It’s good to look back on how trends in Korean dramas have changed throughout the years. And whilst some trends persist throughout the years, there’s always those that don’t get touched on as often as they perhaps should. Released in 2014, TVN’s Liar Game is such a drama that wouldn’t necessarily fit in with what’s been popular in recent years. But it’s also one that’s worth revisiting for that exact reason.
Liar Game is not a gentle drama. If you’re going into this one, be prepared for a whole bucket load of tension, tantrums and some complex plotting. Liar Game doesn’t pull its punches when it comes to upping the ante. A thriller, melodrama and puzzle all rolled into one, it can be quite draining to sit through one episode after the other. Still, that’s what I did. For research purposes only of course.
Adapted from the Japanese manga of the same name by Shinobu Kaitani, which also had a Japanese drama series adaption a year or so prior, Liar Game’s core plot centres around a TV show in which contestants can win a life-altering sum of money. There are a series of games that contestants must get through in order to get to this final reward. Each one is based on mind games; people are meant to lie, to cheat, and to scheme their way through.
This is where our female protagonist finds herself out of her depth. Nam Da Jung (Kim So Eun) is honest and rather naive. She’s also in a lot of debt, so when she is chosen to take part in the show through a seemingly random psychological test, she agrees. Instantly, she’s tricked out of the money that she has to protect. She trusts too much, and in a game wherein lying is a participant’s greatest strength, this is one big weakness. She turns to Cha Woo Jin (Lee Sang Yoon) to help her through. Woo Jin is an ex-professor recently released from prison and is also a genius conman. This team-up works on the age-old premise of opposites attract. With his experience and her new way of looking at things, they’re able to tackle each game in a cohesive way. It’s not just a functional relationship, however. Whilst some viewers will be disappointed by a lack of romance, the mentor/student dynamic they have in the beginning eventually feels more like a familial bond a few episodes in. Kim So Eun and Lee Sang Yoon play this balance off each other well, imbuing their respective characters with traits that they sorely need. Da Jung’s naivety avoids becoming irritating as she is coached by Woo Jin and starts growing into her confidence throughout the show. Woo Jin’s cold self-assurance is softened by Da Jung’s innocent views and his protectiveness of her.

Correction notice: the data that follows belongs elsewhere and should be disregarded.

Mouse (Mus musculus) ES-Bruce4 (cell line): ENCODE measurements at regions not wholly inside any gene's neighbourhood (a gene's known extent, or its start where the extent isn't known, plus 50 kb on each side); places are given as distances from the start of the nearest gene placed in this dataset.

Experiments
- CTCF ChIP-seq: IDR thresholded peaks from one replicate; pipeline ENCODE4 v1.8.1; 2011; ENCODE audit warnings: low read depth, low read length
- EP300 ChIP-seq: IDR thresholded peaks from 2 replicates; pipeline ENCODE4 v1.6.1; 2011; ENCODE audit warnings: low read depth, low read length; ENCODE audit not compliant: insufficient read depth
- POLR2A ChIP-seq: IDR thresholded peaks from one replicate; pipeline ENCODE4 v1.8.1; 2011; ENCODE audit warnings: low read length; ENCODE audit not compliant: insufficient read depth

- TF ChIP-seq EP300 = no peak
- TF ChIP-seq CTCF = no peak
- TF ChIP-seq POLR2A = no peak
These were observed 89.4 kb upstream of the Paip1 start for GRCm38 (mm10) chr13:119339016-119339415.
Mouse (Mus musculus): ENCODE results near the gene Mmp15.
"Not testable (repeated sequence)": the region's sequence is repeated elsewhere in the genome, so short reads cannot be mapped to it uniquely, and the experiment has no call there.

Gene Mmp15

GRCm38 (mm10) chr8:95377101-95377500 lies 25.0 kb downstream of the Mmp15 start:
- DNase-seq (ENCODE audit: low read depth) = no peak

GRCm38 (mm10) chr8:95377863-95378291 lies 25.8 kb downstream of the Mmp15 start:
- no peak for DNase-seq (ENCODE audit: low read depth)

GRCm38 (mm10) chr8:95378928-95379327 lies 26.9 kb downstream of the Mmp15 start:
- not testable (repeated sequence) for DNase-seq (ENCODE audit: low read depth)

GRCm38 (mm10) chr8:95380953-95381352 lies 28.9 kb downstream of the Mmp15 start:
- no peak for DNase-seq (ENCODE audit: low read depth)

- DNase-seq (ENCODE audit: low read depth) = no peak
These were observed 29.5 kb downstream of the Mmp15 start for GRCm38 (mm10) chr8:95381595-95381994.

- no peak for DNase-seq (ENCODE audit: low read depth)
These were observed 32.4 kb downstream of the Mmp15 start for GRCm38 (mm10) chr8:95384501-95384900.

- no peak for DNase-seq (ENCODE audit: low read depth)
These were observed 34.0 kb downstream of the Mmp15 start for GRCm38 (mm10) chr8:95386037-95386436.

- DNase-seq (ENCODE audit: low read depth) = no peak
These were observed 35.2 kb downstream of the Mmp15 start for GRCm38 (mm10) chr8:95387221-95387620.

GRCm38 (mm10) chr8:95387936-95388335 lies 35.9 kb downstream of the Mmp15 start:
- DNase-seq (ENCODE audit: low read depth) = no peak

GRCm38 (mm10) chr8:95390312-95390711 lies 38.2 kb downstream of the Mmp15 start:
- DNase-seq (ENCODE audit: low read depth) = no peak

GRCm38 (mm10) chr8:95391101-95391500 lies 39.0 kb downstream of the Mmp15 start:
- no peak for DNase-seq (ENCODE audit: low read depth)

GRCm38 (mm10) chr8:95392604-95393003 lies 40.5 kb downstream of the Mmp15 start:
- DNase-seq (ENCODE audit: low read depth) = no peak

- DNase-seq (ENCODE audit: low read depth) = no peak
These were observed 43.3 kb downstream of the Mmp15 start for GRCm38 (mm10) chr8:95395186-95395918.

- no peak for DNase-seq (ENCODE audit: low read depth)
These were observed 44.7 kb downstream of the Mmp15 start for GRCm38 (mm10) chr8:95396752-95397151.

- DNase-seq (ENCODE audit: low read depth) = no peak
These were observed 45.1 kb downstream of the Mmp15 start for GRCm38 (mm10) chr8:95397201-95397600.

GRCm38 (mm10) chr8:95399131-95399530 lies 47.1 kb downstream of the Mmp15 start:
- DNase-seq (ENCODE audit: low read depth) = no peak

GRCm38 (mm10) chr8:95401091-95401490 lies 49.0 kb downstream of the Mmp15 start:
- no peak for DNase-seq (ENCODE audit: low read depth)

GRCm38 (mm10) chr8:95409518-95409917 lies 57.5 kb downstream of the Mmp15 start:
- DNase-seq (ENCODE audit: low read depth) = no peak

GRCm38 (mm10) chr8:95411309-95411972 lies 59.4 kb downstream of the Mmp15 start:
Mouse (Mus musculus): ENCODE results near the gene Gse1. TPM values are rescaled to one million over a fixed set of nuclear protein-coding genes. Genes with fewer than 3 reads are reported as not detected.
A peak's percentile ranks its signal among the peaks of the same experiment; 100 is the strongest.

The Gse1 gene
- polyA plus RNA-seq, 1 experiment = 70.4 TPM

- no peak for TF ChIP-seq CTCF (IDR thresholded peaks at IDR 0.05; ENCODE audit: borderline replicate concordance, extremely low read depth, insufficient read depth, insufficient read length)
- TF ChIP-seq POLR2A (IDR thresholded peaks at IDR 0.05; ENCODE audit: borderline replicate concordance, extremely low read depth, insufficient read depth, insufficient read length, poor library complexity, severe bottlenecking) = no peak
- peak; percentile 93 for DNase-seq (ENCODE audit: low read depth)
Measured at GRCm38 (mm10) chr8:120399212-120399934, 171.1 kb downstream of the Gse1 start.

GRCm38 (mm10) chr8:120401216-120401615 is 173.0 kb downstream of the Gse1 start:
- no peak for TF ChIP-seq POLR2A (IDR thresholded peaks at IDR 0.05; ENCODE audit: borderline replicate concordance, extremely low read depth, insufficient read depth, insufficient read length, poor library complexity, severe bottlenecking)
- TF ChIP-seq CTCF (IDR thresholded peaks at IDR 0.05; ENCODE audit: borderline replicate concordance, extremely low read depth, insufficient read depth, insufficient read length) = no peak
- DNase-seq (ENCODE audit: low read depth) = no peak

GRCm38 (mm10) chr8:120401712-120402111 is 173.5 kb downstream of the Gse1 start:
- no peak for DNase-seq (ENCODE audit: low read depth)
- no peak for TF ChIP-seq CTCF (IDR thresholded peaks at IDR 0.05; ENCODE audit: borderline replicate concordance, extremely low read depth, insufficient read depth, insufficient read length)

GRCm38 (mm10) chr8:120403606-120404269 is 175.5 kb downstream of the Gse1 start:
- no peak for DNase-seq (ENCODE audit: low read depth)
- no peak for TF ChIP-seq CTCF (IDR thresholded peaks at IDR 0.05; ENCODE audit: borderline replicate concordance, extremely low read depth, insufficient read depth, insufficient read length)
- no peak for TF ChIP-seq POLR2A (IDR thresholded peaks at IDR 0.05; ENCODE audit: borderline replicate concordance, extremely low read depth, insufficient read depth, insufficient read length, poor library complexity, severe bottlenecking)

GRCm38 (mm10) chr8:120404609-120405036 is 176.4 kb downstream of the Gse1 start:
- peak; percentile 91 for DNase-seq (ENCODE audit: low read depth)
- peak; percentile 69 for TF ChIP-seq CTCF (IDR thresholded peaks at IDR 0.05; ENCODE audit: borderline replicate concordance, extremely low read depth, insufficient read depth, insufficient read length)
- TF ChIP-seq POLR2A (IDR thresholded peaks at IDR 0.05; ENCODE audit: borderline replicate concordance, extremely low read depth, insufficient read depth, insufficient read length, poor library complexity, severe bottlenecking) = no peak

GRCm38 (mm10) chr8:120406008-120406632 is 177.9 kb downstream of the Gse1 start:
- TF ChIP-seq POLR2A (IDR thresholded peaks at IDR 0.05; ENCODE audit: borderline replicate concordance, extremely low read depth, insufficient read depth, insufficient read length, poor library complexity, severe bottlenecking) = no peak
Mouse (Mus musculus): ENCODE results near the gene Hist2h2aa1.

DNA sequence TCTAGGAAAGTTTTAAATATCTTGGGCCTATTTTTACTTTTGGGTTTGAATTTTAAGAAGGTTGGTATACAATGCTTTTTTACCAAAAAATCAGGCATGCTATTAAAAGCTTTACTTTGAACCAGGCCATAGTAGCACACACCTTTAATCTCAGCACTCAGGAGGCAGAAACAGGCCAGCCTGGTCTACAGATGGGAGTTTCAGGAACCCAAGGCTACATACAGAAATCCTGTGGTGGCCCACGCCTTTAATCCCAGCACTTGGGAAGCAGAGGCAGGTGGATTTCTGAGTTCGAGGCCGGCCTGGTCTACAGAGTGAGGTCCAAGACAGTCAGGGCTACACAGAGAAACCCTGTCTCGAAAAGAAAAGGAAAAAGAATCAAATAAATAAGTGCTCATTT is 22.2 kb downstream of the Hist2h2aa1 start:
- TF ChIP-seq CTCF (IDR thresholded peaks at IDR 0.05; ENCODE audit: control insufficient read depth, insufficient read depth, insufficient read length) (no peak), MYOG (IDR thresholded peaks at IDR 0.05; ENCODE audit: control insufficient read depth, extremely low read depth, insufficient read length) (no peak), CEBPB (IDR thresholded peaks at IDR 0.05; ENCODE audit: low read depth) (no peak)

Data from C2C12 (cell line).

This wouldn’t be a thriller of a drama without a villain to stand in the way of the good guys. Liar Game’s villain comes in the form of the games creator, host, and eventual participant Kang Do Young (Shin Sung Rok). If you’ve ever seen You Who Came From the Stars, then you’ll know that Shin Sung Rok can play a great villain. But the way he portrays Do Young as sometimes charming, often unsettling and totally in control is almost poetic. He ranges from subtle to overtly evil in some scenes, whilst in others, he’ll have you questioning his intentions and even loyalties. The drama’s strength comes with the tension this creates. Those watching will feel as though they are getting wrapped up in the same mind games that the cast are.
There’s a certain gratification to witnessing characters wriggling out of what looks like an impossible situation. Each stage of the contest, with a new scenario and set of rules each time, provides that satisfaction for the viewer. Though rooting for the main pair, Liar Games throws enough curveballs that several other characters may cause viewers to cast second guesses. The key participants in the show are all given their own reasons for entering, a whilst it would have been great to see these fleshed out some more, what it does give is enough to prevent them from feeling like cardboard cutouts. When alliances are formed and broken, you care because of this. At the centre is the intriguing trio of Da Jung, Woo Jin and Do Young but the cast that surrounds them make each game all the more interesting. If there’s one criticism of these games, it’s that they are sometimes highly complex and explained very quickly. A few times I found myself pausing to make sense of the rules before the set up began just so I could keep up and the moves that the characters played would feel better to watch. But this did lead to a lot of twists that, whilst sometimes predictable, never caused questioning. The solutions (or would outcomes be a better term?) to each game hardly ever felt flimsy or unthought through. There’s a perk of having pre-existing material to follow for a k-drama in that there is always a plot to follow. Episodes may weave in and out of that plot but if the writer sticks to the source materials core theme, the end product is cohesive.
Liar Game is, overall, one of those dramas that is better to watch than to be spoiled over. If you’re searching for something with enough tension to keep you glued to your screen, or something that varies from the rom-com genre, it’s definitely one to add to your to watch list. For the years that have passed since it’s release, it’s a shame that more people pass up on it. This quick-witted, fast-paced, mind-bending drama will stick with you for a long time after you watched it. And that’s a “winning strategy” in my opinion!